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Tuesday, 02 May 2023 09:26

T-Mobile’s History of Data Breaches Comes up as the Second Breach of 2023 is Announced

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T-Mobile has disclosed their second breach of 2023. According to the mobile provider a threat actor gained access to their systems in February and was not detected until March. This allowed the attacker access to a small amount of customer data, 836 records. T-Mobile is stating that the data did not contain financial information, but it did contain enough Personally Identifying Information (PII) that the affected customers are exposed to identity theft.

According to the notification letters, the data accessed could include full name, contact information, account number and associated phone numbers, T-Mobile account PIN, social security number, government ID, date of birth, balance due, internal codes that T-Mobile uses to service customer accounts (for example, rate plan and feature codes), and the number of lines. As a precaution T-Mobile has reset the account PIN for all customers affected by this latest breach.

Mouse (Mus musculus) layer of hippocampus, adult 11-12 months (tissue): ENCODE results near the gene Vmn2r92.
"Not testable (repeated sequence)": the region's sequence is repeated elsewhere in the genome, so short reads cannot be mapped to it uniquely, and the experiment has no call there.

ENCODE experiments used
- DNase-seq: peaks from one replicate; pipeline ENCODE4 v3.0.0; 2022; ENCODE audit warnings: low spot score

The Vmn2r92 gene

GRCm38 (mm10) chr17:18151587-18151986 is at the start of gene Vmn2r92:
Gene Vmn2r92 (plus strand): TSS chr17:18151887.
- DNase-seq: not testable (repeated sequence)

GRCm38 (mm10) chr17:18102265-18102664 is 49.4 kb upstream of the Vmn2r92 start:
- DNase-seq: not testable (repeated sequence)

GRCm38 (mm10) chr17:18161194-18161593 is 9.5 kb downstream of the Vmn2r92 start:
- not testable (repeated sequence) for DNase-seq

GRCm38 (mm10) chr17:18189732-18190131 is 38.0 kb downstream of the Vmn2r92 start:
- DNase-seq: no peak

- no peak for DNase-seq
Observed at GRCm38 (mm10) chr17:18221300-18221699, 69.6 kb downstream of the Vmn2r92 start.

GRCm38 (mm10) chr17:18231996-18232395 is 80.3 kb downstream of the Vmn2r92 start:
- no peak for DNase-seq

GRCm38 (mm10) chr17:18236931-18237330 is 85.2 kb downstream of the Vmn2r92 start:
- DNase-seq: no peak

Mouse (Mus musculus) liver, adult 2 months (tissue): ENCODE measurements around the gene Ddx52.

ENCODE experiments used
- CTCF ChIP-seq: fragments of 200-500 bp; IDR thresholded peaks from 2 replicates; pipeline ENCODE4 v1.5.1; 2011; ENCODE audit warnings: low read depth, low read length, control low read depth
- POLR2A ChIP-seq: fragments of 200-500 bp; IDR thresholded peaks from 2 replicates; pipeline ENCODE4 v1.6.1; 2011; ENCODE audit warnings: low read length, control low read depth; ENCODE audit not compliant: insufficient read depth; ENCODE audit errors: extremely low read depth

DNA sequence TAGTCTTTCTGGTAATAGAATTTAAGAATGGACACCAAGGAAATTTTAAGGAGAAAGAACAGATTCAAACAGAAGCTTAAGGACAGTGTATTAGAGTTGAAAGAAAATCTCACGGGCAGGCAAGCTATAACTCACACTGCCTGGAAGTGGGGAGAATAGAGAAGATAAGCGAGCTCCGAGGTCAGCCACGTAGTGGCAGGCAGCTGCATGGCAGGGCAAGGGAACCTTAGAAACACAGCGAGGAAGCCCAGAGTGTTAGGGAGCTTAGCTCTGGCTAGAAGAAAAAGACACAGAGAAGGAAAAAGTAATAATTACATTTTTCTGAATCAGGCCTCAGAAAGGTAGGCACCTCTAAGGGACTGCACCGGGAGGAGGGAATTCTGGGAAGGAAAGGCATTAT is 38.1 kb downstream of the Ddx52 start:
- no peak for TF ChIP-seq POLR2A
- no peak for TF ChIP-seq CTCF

Although this breach affected a small number of T-Mobile customers it does call their security methods into account given their history of data breaches. T-Mobile states that their detection systems “worked as designed” but cannot account for the dwell time of the attacker. If the attacker gained access in late February and their systems alerted them in late March, that is a big time difference to account for. Begging the question; has T-Mobile put the proper safeguards in place to protect their client data?

In January of 2023 (January 19th) T-Mobile disclosed that an API had been abused by threat actors which led to the disclosure of 37 million customer records. This attack began in November of 20022. The attack was not spotted until January 9th. I will give credit to T-Mobile for their response once they detected the abused API, they were able to boot the attackers out in less than 24 hours. Still the damage was done, 37 million customers’ basic customer information had been stollen from them.

This latest breach marks the 7th breach reported by the mobile provider since 2018, including one by the Lapsus$ group in April of 2022. Perhaps T-Mobile needs to take a look at their internal systems with an eye towards early detection and response.

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